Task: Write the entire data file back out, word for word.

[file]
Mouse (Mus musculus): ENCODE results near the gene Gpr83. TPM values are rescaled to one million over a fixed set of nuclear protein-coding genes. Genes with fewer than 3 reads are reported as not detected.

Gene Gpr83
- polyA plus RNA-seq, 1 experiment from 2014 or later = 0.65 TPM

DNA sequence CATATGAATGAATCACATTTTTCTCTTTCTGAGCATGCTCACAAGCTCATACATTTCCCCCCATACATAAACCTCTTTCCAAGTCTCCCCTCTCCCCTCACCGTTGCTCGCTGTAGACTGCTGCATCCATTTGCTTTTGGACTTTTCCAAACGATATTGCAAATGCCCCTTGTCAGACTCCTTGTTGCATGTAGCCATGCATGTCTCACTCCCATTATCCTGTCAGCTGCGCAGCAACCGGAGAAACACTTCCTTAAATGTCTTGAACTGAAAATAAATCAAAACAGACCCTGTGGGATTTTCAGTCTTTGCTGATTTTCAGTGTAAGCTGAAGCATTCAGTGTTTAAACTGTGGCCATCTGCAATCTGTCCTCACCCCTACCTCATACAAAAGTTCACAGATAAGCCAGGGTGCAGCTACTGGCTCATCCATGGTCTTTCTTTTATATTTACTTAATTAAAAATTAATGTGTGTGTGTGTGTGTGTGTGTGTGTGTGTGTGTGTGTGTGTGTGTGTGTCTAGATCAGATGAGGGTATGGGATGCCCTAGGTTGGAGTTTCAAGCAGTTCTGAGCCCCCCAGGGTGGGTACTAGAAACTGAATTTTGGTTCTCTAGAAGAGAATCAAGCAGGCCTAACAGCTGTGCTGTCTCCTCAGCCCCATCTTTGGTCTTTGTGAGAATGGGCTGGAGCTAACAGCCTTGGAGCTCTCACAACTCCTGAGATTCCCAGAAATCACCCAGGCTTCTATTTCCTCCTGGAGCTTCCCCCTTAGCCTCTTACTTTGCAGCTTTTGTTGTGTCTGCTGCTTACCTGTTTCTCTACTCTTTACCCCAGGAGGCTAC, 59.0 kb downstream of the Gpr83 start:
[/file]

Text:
Mouse (Mus musculus): ENCODE results near the gene Gpr83. TPM values are rescaled to one million over a fixed set of nuclear protein-coding genes. Genes with fewer than 3 reads are reported as not detected.

Gene Gpr83
- polyA plus RNA-seq, 1 experiment from 2014 or later = 0.65 TPM

DNA sequence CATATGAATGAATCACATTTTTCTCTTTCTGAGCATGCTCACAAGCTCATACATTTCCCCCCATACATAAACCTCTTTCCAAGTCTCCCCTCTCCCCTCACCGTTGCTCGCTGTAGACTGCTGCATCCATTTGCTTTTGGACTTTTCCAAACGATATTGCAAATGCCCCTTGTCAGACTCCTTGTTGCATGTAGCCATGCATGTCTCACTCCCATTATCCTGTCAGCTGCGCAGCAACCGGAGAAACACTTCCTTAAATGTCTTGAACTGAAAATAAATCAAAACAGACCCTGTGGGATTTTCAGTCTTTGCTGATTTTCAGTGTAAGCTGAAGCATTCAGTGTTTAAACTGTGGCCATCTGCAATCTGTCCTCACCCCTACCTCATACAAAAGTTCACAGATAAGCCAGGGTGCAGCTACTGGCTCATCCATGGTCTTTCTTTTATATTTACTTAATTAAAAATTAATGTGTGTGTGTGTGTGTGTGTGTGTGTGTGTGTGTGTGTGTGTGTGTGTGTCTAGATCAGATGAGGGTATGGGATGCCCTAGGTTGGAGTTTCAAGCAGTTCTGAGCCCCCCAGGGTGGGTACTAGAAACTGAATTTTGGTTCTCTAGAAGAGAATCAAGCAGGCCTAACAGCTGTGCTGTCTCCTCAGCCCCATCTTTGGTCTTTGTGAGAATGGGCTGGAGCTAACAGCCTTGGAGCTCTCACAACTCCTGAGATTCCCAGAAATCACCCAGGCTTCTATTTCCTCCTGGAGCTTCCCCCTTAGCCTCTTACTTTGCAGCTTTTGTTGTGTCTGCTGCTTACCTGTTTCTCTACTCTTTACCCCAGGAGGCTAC, 59.0 kb downstream of the Gpr83 start: